Traits in Scala- Advanced concepts

In our previous article we covered very basic concepts on traits. In this article we will expand on our initial work and explore the inherent power of traits.

As we said here just like the Interfaces traits can have abstract methods. Also traits can extend other traits just like Interfaces can extend other interfaces.

also read:

 
trait Reader{
  def read(source:String):String 
}

trait StringReader extends Reader {
  override def read(source:String) = {
    Source.fromString(source).mkString
  }
}

We have seen previously about adding trait to the class declaration, but that’s not the only way to add a trait. One can mix in a trait during the object creation as well. But before that lets modify the Reader trait to make the method read to return some default string.

Now lets look at an example to mixin a trait while creating object:

 
class Person(var name:String, var age:Int){
  def getDetails = name+ " "+ age
}

class Student(name:String, age:Int, var moreDetails:String)
    extends Person(name,age) with Reader{

  override def getDetails = {

    val details = read(moreDetails)
    "Student details\n"+name+
    " "+age+"\n"+"More: "+details

  }

}

Lets create an instance of above Student class without including the StringReader trait.

 

object Main extends App{

  val student1 = new Student("Sana", 20,
                       "About the student")

  println(student1.getDetails)
}

The output would be:

 
Student details
Sana 20
More: DEFAULT

Really not useful, the Reader trait is not enough, so we make use of adding a trait during object creation:

 
object Main extends App{

  val student1 = new Student("Sana", 20,
          "About the student") with StringReader

  println(student1.getDetails)
}

The output:

Student details
Sana 20
More: About the student

Now we have more meaningful information and not the default implementation. Traits can also have fields- fields can be concrete and abstract. If an initial value is provided for the field in the trait then it becomes a concrete field, otherwise it is an abstract field, something like:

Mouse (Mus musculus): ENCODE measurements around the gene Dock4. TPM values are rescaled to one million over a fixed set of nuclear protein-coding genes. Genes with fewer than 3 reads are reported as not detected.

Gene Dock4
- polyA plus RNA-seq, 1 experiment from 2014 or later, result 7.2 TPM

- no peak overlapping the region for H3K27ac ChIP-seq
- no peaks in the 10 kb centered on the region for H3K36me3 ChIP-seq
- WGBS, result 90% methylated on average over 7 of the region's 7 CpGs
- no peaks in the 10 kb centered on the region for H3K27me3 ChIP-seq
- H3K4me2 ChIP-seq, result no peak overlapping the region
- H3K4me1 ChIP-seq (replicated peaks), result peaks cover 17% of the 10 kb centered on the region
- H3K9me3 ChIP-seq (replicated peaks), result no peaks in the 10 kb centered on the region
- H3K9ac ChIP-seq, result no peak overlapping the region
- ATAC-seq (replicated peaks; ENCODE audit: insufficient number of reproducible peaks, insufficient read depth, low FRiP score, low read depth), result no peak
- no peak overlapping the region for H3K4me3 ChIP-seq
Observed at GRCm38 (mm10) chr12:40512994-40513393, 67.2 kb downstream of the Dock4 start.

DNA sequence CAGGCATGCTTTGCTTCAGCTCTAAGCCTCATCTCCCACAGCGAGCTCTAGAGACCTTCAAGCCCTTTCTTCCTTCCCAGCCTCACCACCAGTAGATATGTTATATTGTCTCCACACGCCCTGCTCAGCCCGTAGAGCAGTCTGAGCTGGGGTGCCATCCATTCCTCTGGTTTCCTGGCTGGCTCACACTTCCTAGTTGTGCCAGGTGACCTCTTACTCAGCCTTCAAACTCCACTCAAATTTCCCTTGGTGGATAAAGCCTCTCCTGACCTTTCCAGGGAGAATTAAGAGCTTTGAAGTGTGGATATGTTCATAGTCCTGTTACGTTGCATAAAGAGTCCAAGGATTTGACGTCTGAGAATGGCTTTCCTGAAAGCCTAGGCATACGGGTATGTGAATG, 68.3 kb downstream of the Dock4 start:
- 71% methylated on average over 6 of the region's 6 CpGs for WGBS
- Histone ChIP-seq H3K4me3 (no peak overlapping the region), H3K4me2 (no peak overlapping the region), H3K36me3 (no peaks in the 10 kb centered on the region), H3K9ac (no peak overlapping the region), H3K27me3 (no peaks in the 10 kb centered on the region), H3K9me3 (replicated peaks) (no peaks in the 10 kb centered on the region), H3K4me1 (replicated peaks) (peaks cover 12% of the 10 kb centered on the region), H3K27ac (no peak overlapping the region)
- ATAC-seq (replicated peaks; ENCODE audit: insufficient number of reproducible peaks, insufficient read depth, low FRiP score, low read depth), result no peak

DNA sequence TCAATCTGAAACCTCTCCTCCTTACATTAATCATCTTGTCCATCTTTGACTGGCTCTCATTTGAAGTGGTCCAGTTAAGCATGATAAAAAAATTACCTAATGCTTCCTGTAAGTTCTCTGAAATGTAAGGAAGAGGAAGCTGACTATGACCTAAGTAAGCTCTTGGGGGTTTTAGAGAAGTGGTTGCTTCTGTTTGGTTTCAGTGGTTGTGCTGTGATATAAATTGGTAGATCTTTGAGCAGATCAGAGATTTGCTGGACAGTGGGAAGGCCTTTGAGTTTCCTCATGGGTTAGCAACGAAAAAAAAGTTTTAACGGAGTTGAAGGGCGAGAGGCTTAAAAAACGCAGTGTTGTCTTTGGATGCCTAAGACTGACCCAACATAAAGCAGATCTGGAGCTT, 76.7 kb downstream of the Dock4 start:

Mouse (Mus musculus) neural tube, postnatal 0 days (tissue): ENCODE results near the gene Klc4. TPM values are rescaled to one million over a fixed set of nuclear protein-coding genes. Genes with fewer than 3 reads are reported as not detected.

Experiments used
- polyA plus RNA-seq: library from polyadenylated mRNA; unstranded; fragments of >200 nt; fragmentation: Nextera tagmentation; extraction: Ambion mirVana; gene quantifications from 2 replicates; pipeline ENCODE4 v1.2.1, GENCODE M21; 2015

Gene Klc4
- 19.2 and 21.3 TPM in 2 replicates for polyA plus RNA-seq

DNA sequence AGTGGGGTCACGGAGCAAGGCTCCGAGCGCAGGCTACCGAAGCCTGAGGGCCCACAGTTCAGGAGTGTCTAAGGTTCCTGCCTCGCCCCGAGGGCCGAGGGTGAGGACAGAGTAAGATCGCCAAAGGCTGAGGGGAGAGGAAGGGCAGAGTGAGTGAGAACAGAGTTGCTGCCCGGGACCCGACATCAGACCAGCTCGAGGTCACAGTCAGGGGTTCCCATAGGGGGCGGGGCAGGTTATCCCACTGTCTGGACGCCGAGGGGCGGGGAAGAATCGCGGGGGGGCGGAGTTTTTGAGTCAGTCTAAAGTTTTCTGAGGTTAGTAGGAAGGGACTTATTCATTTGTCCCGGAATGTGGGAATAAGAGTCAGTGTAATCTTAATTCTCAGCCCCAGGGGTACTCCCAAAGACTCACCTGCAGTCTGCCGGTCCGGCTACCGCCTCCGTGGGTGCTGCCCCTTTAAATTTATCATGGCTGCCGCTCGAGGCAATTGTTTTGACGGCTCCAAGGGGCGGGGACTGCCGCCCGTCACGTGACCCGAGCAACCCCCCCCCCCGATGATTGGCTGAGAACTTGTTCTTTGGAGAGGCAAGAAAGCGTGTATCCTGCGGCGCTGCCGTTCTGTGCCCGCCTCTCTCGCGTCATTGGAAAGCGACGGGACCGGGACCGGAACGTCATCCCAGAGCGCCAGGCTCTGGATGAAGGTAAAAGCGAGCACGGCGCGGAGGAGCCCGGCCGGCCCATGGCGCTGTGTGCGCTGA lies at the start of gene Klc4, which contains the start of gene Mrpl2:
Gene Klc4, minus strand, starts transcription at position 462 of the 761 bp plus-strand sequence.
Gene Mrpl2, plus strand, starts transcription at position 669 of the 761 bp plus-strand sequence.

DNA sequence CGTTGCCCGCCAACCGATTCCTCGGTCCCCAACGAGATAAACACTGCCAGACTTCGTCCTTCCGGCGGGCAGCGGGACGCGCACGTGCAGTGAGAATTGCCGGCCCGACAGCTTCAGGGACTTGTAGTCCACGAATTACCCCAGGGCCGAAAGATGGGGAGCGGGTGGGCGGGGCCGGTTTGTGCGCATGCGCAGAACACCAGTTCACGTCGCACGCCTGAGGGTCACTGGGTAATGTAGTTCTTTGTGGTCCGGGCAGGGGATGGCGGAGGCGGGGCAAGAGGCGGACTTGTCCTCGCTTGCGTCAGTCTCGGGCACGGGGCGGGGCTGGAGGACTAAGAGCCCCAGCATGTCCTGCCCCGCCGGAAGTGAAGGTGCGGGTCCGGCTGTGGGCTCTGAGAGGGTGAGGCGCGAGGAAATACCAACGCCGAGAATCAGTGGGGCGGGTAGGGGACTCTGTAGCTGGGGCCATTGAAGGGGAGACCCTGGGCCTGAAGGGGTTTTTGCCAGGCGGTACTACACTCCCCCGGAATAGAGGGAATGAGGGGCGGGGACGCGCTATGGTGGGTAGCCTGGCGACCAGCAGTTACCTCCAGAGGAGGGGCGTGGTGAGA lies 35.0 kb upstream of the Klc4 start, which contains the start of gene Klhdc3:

import scala.io.Source
trait Reader{
  var source = "DEFAULT"
  def read = source
}

trait StringReader extends Reader {

  override def read = {
    Source.fromString(source).mkString
  }

}

class Person(var name:String, var age:Int){
  def getDetails = name+ " "+ age
}

class Student(name:String, age:Int, moreDetails:String)
    extends Person(name,age) with Reader{

  source = moreDetails

  override def getDetails = {
    val details = read
    "Student details\n"+name+" "+age+"\n"+"More: "+details
  }
}

object Main extends App{

  val student1 = new Student("Sana", 20,
          "About the student") with StringReader

  println(student1.getDetails)
}

We just edited the trait and moved the parameter for read method into the field for the trait. And in the class Student we assign a new value to the source field in the trait.

Layering Traits

One can chain the traits such that one trait can invoke another version of the same method in a different trait. Lets add 2 more traits- FileReader and UrlReader. FileReader would read from a file and UrlReader would read content from a given URL.

 
trait FileReader extends Reader{

  override def read(source:String) = {
    Source.fromFile(source,"UTF-8").mkString
  }
}

trait UrlReader extends Reader{

  override def read(source:String) = {
    Source.fromURL(super.read(source),"UTF-8").mkString
  }
}